Life of Saint Bruno: Part V

The following excerpted from André Ravier’s (1905-1999) biography of Saint Bruno : Saint Bruno The Carthusian, written in 1981 and translated by Bruno Becker, O.S.B., Ignatius Press, San Francisco, 1995. It is reproduced here with the kind permission of Ignatius Press

Calabria and Chartreuse

Surely Bruno himself was living and helping others at Saint Mary of La Torre to live the particular kind of ideal contemplative life, both practical and theoretical, that he described in the two letters he wrote from Calabria. Lack of reliable documents leaves what happened during those years at Calabria uncertain, with the result that ingenious biographers have invented opportunities to make him known and active in the Church. But, except for the location and political conditions, Bruno’s ten years in Calabria seem to have been just like the six years in Chartreuse: the same exterior silence, the same relish for solitude, the same zeal for the contemplative life, the same spiritual inspiration for his community, the same simple goodness, the same charity.

During the difficult developments that befell the Calabria foundation after Bruno’s death, one thing was certain: there would always be a group of hermits faithful to the ideal of Bruno. The number in this group would diminish, but it would continue and preserve his spirit. Thus, around the year 1170 some solitaries who were living in Piedmont near Garessio asked the “master of the wilderness” (the Prior of Saint Mary of La Torre) to have some of his religious come to form them in the eremitical life. The Prior complied with their wish and sent them several of his sons. But when they finished their novitiate they asked to join Chartreuse, not Saint Mary of La Torre. In their choice it is hard not to see the influence of the Calabrian hermits’ faithfulness to Bruno’s pure ideal. Also, when William of Messina, the last superior of Saint Mary of La Torre and of Saint Stephen, requested and obtained affiliation of his monastery with the Cistercian Order, the hermits who were still at Saint Mary objected and finally departed for Aspromonte, some thirty miles below Reggio — the supreme testimony of fidelity to Bruno made by some of his sons 100 years after the foundation.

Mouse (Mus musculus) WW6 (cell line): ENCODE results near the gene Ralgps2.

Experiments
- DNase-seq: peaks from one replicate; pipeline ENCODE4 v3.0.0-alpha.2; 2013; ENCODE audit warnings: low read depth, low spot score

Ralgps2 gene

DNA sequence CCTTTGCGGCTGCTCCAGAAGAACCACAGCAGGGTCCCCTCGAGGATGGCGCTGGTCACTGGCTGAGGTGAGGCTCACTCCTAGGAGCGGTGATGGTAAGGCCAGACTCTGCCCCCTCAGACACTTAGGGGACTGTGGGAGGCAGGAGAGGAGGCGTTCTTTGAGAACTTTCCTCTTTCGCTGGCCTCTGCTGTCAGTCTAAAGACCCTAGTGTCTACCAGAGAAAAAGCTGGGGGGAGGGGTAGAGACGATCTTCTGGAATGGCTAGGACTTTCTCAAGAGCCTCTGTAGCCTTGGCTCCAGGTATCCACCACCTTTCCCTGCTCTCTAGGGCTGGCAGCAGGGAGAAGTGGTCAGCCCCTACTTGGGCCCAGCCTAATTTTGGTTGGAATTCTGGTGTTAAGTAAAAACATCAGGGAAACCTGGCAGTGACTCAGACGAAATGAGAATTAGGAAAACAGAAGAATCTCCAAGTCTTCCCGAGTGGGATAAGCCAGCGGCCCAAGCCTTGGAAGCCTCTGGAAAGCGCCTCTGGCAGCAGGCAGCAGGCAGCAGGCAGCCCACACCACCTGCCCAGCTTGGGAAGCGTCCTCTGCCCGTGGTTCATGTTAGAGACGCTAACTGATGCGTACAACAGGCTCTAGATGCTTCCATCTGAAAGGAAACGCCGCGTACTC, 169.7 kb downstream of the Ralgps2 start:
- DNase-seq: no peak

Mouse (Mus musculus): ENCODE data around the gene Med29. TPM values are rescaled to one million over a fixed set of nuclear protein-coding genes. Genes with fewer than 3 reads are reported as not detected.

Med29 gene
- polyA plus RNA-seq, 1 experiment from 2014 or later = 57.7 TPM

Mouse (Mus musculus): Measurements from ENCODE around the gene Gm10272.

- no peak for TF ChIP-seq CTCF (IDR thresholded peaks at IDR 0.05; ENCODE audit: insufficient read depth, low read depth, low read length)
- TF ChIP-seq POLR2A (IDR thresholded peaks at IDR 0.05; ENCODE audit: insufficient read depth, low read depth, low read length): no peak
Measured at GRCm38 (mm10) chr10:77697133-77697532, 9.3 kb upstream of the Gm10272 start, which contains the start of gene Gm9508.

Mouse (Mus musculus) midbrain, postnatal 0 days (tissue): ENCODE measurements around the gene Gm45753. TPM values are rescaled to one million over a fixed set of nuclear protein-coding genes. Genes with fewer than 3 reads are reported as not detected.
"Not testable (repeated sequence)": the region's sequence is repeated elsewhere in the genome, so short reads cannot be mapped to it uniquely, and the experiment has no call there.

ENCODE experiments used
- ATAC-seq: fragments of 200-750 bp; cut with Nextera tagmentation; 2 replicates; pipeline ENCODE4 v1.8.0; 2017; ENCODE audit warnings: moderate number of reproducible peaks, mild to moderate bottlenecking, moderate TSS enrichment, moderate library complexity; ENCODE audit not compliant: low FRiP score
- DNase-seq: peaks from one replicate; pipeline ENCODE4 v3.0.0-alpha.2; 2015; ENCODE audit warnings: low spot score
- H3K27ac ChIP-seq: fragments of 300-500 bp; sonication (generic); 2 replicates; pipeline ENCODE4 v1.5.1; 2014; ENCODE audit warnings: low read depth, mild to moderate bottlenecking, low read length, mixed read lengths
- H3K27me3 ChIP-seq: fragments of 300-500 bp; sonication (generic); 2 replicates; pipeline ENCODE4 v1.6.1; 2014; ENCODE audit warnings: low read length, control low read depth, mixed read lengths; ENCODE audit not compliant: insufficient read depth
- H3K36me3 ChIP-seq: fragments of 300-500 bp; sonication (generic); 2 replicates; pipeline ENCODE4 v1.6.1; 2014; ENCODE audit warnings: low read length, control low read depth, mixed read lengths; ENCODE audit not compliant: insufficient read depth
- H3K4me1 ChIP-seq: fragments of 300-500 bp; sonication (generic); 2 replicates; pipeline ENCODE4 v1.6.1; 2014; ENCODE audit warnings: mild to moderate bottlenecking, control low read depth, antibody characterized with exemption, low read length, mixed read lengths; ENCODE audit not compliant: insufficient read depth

Today it is even clearer how important it was that history definitely record that no cenobium, no cenobitic life at all had existed either at Saint Mary of La Torre or near it during Bruno’s lifetime. What would be the meaning of the letter to Raoul le Verd and the letter to the community at Chartreuse if they had been written by a Bruno who was himself unfaithful to his original plan? The location and the political conditions in Calabria that have been mentioned were different from those at Chartreuse. These differences had great influence over the destiny of the hermitage in Calabria. They were already making notable changes in the life of the hermits during Bruno’s lifetime. There should be at least a brief reference to that situation.